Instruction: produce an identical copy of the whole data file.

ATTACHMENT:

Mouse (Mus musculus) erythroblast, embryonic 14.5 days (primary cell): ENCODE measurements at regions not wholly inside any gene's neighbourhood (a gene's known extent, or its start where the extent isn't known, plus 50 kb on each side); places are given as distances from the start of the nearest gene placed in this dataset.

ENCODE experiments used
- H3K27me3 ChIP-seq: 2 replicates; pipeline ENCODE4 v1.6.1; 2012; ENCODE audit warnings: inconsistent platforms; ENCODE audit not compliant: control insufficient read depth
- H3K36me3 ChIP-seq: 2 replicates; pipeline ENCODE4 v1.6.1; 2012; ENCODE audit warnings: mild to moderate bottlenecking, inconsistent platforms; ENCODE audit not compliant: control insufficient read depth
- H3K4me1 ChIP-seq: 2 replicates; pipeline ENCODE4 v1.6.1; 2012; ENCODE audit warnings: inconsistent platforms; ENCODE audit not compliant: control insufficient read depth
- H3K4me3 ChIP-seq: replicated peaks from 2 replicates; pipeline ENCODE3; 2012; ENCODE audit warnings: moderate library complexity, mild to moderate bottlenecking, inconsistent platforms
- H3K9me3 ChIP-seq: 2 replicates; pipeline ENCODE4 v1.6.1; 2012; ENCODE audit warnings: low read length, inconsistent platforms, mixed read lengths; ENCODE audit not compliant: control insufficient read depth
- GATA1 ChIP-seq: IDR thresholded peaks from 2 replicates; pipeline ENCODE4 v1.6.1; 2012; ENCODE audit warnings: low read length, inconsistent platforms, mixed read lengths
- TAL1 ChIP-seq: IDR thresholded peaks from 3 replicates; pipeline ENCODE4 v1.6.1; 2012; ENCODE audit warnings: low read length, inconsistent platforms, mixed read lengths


Mouse (Mus musculus) erythroblast, embryonic 14.5 days (primary cell): ENCODE measurements at regions not wholly inside any gene's neighbourhood (a gene's known extent, or its start where the extent isn't known, plus 50 kb on each side); places are given as distances from the start of the nearest gene placed in this dataset.

ENCODE experiments used
- H3K27me3 ChIP-seq: 2 replicates; pipeline ENCODE4 v1.6.1; 2012; ENCODE audit warnings: inconsistent platforms; ENCODE audit not compliant: control insufficient read depth
- H3K36me3 ChIP-seq: 2 replicates; pipeline ENCODE4 v1.6.1; 2012; ENCODE audit warnings: mild to moderate bottlenecking, inconsistent platforms; ENCODE audit not compliant: control insufficient read depth
- H3K4me1 ChIP-seq: 2 replicates; pipeline ENCODE4 v1.6.1; 2012; ENCODE audit warnings: inconsistent platforms; ENCODE audit not compliant: control insufficient read depth
- H3K4me3 ChIP-seq: replicated peaks from 2 replicates; pipeline ENCODE3; 2012; ENCODE audit warnings: moderate library complexity, mild to moderate bottlenecking, inconsistent platforms
- H3K9me3 ChIP-seq: 2 replicates; pipeline ENCODE4 v1.6.1; 2012; ENCODE audit warnings: low read length, inconsistent platforms, mixed read lengths; ENCODE audit not compliant: control insufficient read depth
- GATA1 ChIP-seq: IDR thresholded peaks from 2 replicates; pipeline ENCODE4 v1.6.1; 2012; ENCODE audit warnings: low read length, inconsistent platforms, mixed read lengths
- TAL1 ChIP-seq: IDR thresholded peaks from 3 replicates; pipeline ENCODE4 v1.6.1; 2012; ENCODE audit warnings: low read length, inconsistent platforms, mixed read lengths